The management of the technology by the PA has been and still is a major and in many cases unresolved problem. The decision-makers in PA are faced with a disruption of their career structure and are leaving the task of adopting the technology to their IT sections. For the most part they continue to compartmentalise IT rather than instituting the organisational changes needed. Many public employees are not fully informed of all aspects of the services that they provide. As those services are delivered on the Internet the role of citizens and public employees will change. Citizens will demand a higher level of service as they become better informed. Service delivery will have to cope with citizens who wish greater freedom to serve themselves. Public administrations will also have to better equip their employees to cope with the increased expectations and depth of demand.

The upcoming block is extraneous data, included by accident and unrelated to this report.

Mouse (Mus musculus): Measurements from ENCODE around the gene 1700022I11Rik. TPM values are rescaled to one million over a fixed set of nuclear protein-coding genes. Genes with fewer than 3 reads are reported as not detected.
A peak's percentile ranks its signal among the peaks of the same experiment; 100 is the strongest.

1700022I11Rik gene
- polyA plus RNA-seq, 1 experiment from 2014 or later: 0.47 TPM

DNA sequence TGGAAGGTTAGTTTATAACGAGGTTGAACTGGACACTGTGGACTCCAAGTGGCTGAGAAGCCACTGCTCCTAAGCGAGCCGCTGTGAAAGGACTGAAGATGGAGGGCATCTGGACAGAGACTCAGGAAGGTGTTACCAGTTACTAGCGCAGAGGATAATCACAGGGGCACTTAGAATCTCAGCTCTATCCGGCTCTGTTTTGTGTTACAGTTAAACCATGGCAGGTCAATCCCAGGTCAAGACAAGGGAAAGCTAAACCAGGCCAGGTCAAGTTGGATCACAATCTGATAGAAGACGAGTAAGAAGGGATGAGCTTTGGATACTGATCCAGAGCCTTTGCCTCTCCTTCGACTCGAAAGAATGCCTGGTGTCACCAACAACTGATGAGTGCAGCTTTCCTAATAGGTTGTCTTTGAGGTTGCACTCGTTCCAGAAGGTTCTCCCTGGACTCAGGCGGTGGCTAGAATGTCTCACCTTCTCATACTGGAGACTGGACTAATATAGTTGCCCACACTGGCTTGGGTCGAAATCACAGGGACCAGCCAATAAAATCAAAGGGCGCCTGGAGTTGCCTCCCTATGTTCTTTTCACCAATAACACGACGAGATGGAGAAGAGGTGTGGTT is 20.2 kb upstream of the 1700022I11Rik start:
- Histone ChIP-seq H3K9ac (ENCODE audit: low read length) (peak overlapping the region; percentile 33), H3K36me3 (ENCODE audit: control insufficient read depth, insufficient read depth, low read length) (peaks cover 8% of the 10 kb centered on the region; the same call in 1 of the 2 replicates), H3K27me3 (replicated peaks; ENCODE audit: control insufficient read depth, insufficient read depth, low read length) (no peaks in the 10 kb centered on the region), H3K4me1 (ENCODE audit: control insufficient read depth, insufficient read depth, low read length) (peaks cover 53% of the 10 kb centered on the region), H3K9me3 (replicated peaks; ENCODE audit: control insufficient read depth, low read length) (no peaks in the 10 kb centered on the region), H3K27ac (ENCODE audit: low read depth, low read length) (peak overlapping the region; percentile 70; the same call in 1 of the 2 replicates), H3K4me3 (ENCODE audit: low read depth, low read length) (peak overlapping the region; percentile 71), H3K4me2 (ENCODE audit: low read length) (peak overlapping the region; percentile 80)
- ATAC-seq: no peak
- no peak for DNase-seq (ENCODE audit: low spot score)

Staff experience. Several sectors, notably banking and insurance, are exploring the use of expert systems to train and enhance the capabilities of staff and to capture the expertise of experienced staff.

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Indications from the field

I would like now to present the two main conclusions that can be drawn from the results of the “Web-based Survey on Electronic Public Services”, part of the eEUROPE programme which aims to bring the benefits of the information society to all Europeans.

This survey is a benchmark exercise for the 15 EU member states, plus Iceland and Norway, which evaluates the percentage of basic public services available online. The objectives of this benchmark are to enable member states to compare performance, and to identify best practices in order to stimulate progress in the field of eGovernment. A list of twenty common online public services has been drawn up by the Commission and the member states. Twelve of the twenty services are aimed at individual citizens and eight at businesses.